[Updated] Guess What: World Youth Day Pumped Over $230,000,000 into Spain’s Economy

One of the most tiresome lies about World Youth Day is that it represents a significant financial drain on its host country. Anti-catholic dilettante Amanda Marcotte summed up this line of attack well when she wrote:

[Vatican officials] have to keep helping fund these $87-million (the estimated cost of the Pope’s event in Madrid) Pope excursions, you know.*

She later retracted:

This post originally stated that the Pope’s trip to Madrid would cost $87 million dollars; that is the estimated cost of staging the entire event. The post also suggested that World Youth Day is being funded through “the collection plate.” Organizers say that the costs—pegged in some other news sources at closer $72 million—are mostly being covered by pilgrims’ registration fees.

I dismantled the rest of Marcotte’s anti-Catholic rant here. The New York Times also echoed this meme in an article titled “Catholic Clergy Protest Pope’s Visit, And Its Price Tag.

But let’s get back to this mini-course in World Youth Day Economics 101…

This story suggests that a great deal of the WYD expenses (70-80%) were covered by donations from Catholic parishes and dioceses in Spain, and the remainder from corporate sponsorship (mostly Catholic organizations).

Furthermore, the two million pilgrims spent a great deal of their own money while in Spain. The head of Madrid’s chamber of commerce estimates that World Youth Day events brought at least 160 million euros (=230 million dollars) into the Spanish economy:

Pilgrims traveling to Madrid spent roughly that sum on transportation, food, lodging, recreation, and souvenirs, said Arturo Fernandez. His report counters complaints that World Youth Day put extra burdens on Spain’s depressed economy.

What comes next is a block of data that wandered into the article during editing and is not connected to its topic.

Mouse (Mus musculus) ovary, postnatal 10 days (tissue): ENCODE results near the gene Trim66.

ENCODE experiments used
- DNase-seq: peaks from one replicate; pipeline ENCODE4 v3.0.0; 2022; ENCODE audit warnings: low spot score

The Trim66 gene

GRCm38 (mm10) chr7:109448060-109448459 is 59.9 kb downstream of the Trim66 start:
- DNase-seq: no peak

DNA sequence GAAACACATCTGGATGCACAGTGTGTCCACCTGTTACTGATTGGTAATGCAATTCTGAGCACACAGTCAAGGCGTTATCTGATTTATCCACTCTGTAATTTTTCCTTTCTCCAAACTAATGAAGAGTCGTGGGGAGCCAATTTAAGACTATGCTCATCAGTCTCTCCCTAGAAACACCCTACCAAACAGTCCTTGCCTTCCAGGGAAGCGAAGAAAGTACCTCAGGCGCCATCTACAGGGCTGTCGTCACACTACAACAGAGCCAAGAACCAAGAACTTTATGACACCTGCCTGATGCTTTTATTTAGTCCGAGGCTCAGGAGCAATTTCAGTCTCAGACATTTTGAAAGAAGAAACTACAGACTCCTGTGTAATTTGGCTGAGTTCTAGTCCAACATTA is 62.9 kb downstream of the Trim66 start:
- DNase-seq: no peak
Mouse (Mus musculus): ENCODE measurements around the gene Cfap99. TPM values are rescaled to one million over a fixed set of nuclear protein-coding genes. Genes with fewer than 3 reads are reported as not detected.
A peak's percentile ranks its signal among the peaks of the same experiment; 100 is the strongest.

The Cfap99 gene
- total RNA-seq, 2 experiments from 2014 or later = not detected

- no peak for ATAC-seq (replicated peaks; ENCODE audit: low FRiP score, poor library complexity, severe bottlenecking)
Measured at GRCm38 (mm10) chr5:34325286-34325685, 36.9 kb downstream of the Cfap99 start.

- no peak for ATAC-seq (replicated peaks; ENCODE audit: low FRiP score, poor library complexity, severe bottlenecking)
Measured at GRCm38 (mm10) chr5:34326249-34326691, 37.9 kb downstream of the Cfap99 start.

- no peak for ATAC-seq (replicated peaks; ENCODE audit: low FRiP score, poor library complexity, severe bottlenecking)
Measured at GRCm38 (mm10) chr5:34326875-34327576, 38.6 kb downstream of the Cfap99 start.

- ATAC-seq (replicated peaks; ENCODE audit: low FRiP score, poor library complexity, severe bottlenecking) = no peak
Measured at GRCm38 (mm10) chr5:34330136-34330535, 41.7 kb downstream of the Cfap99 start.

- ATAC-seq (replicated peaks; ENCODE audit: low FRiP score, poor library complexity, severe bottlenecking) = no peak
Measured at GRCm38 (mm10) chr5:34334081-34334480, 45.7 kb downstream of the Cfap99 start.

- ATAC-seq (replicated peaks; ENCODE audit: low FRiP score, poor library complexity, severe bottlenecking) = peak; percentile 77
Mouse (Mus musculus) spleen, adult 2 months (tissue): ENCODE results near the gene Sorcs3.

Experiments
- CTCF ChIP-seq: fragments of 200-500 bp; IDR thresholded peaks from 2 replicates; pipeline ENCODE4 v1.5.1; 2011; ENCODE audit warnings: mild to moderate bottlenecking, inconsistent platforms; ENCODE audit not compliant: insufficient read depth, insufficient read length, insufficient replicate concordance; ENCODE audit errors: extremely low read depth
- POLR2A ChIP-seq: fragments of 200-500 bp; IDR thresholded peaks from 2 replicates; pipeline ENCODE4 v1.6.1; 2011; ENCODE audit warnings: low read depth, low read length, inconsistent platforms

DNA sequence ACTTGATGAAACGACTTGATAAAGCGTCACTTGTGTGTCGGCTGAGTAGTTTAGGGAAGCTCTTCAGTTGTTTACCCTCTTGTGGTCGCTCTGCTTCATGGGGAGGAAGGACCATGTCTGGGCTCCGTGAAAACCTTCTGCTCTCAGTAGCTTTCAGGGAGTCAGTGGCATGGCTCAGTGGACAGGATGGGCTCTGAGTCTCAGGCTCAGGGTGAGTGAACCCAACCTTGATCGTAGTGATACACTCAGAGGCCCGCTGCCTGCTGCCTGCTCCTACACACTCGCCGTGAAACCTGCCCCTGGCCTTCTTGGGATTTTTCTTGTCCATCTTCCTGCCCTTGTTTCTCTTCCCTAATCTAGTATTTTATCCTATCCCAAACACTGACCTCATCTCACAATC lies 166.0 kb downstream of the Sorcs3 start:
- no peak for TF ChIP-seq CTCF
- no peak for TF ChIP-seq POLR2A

One civic association in Madrid reported selling 3 million meal tickets to WYD pilgrims, at a profit of €22.5 million ($32 million) for those transactions alone.

Frankly I think that estimate is still low — if the average pilgrim spent $300 while in Spain (that’s getting by pretty cheap) the total windfall to the Spanish economy would be over $600 million.

Plus, nearly all the reports I’ve read which comment on the question note that the pilgrims were particularly neat and tidy. Soccer hooligans trash cities, pilgrims respect them.

So Spain, you’re welcome. Two million tidy, paying customers.

Brazil should count itself lucky that it will be hosting the next World Youth Day in 2013. Hopefully that time around we won’t have to deal with ignoramuses who complain about the cost, when what they really hate is the message.

And maybe, just maybe, this little point about the true “cost” of World Youth Day will encourage the complainers to realize how unfairly they view the Church on other matters.

Rome Reports released a nice video showing visuals from WYD and mentioning the numbers:



  • wolskerj

    I think “ignoramus” is a precise and accurate description of those people who, in all honesty, are really anti-catholic, not anti- government spending. Why is it that thick head and thin skin so often go together?

  • Davide

    Tom, some ppl aren’t happy unless they are bitchen’ about something. The Pope is a easy target. The unemployment rate in Spain is 20 percent and the country is in shambles, almost total moral collapse. It has one foot into Hell and the other tip-toe on the edge. Spain is probably the most morally corrupt country in Europe. Scratch that-Netherlands would be the most morally bankrupt. Catholic youth re-energized the economy and the people of Spain. But yet they were scorned, mocked, abused, persecuted and hated. When these secular groups can gather 1.6 million youth that are not arm-pit deep in hedonistic perversions, then and only then can they gloat. BRAVO for the Pope and Catholic youth!



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